Internet-DraftNominet UK
Updates: 1035, 1123March 22, 2010
(if approved) 
Intended status: Standards Track 
Expires: September 23, 2010 

DNS Transport over TCP - Implementation Requirements


This document updates the requirements for the support of TCP as a transport protocol for DNS implementations.

Status of this Memo

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Table of Contents

1.  Introduction

2.  Terminology used in this document

3.  Discussion

4.  Transport Protocol Selection

5.  Connection Handling

6.  Response re-ordering

7.  Security Considerations

8.  IANA Considerations

9.  Acknowledgements

10.  References
    10.1.  Normative References
    10.2.  Informative References

Appendix A.  Change Log

§  Author's Address


1.  Introduction

Most DNS (Mockapetris, P., “Domain names - implementation and specification,” November 1987.) [RFC1035] transactions take place over UDP (Postel, J., “User Datagram Protocol,” August 1980.) [RFC0768]. TCP (Postel, J., “Transmission Control Protocol,” September 1981.) [RFC0793] is always used for zone transfers and is often used for messages whose sizes exceed the DNS protocol's original 512 byte limit.

Section of [RFC1123] (Braden, R., “Requirements for Internet Hosts - Application and Support,” October 1989.) states:

DNS resolvers and recursive servers MUST support UDP, and SHOULD support TCP, for sending (non-zone-transfer) queries.

However, some implementors have taken the text quoted above to mean that TCP support is an optional feature of the DNS protocol.

The majority of DNS server operators already support TCP and the default configuration for most software implementations is to support TCP. The primary audience for this document is those implementors whose failure to support TCP restricts interoperability and limits deployment of new DNS features.

This document therefore updates the core DNS protocol specifications such that support for TCP is henceforth a REQUIRED part of a full DNS protocol implementation.

Whilst this document makes no specific recommendations to operators of DNS servers, it should be noted that failure to support TCP (or blocking of DNS over TCP at the network layer) may result in resolution failure and/or application-level timeouts.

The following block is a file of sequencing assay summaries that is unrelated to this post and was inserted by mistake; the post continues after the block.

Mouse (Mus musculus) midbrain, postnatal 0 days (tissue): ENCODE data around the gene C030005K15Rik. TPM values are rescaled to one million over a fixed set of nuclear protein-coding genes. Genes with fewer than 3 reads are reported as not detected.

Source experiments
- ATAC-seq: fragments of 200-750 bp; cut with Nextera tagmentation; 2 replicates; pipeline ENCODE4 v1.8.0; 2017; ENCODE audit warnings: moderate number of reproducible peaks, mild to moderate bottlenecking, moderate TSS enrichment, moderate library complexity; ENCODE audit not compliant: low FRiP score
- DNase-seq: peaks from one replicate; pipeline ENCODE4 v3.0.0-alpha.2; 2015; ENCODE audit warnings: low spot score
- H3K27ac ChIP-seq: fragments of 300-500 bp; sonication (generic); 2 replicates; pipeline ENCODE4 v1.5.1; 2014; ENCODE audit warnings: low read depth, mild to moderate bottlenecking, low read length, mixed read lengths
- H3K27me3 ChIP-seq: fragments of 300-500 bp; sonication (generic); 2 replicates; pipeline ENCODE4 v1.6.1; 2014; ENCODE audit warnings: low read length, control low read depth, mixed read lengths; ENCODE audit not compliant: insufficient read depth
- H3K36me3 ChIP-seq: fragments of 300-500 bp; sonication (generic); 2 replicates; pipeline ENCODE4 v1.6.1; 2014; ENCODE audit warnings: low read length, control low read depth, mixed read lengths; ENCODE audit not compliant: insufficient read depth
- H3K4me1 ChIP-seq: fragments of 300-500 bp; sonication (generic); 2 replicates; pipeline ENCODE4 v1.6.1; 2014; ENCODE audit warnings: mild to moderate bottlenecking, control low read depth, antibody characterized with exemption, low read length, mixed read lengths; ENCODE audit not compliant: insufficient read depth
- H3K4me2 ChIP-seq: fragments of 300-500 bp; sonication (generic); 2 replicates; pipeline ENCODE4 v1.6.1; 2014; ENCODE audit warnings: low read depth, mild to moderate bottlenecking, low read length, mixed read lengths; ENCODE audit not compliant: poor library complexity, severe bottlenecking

2.  Terminology used in this document

The key words "MUST", "MUST NOT", "REQUIRED", "SHALL", "SHALL NOT", "SHOULD", "SHOULD NOT", "RECOMMENDED", "MAY", and "OPTIONAL" in this document are to be interpreted as described in [RFC2119] (Bradner, S., “Key words for use in RFCs to Indicate Requirement Levels,” March 1997.).


3.  Discussion

In the absence of EDNS0 (see below) the normal behaviour of any DNS server needing to send a UDP response that would exceed the 512 byte limit is for the server to truncate the response so that it fits within that limit and then set the TC flag in the response header. When the client receives such a response it takes the TC flag as an indication that it should retry over TCP instead.

RFC 1123 also says:

... it is also clear that some new DNS record types defined in the future will contain information exceeding the 512 byte limit that applies to UDP, and hence will require TCP. Thus, resolvers and name servers should implement TCP services as a backup to UDP today, with the knowledge that they will require the TCP service in the future.

Existing deployments of DNSSEC (Arends, R., Austein, R., Larson, M., Massey, D., and S. Rose, “DNS Security Introduction and Requirements,” March 2005.) [RFC4033] have shown that truncation at the 512 byte boundary is now commonplace. For example an NXDOMAIN (RCODE == 3) response from a DNSSEC signed zone using NSEC3 (Laurie, B., Sisson, G., Arends, R., and D. Blacka, “DNS Security (DNSSEC) Hashed Authenticated Denial of Existence,” March 2008.) [RFC5155] is almost invariably larger than 512 bytes.

Since the original core specifications for DNS were written, the Extension Mechanisms for DNS (EDNS0 (Vixie, P., “Extension Mechanisms for DNS (EDNS0),” August 1999.) [RFC2671]) have been introduced. These extensions can be used to indicate that the client is prepared to receive UDP responses larger than 512 bytes. An EDNS0 compatible server receiving a request from an EDNS0 compatible client may send UDP packets up to that client's announced buffer size without truncation.